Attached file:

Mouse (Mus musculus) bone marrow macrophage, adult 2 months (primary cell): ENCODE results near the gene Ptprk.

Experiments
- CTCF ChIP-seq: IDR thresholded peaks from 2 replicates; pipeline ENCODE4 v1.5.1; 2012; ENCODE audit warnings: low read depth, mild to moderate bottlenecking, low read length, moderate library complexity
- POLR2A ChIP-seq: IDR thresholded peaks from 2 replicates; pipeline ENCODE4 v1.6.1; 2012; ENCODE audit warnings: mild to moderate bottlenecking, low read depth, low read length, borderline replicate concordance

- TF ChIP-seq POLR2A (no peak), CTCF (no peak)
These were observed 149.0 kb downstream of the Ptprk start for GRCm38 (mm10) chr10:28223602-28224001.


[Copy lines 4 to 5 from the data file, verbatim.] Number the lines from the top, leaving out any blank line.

- POLR2A ChIP-seq: IDR thresholded peaks from 2 replicates; pipeline ENCODE4 v1.6.1; 2012; ENCODE audit warnings: mild to moderate bottlenecking, low read depth, low read length, borderline replicate concordance

- TF ChIP-seq POLR2A (no peak), CTCF (no peak)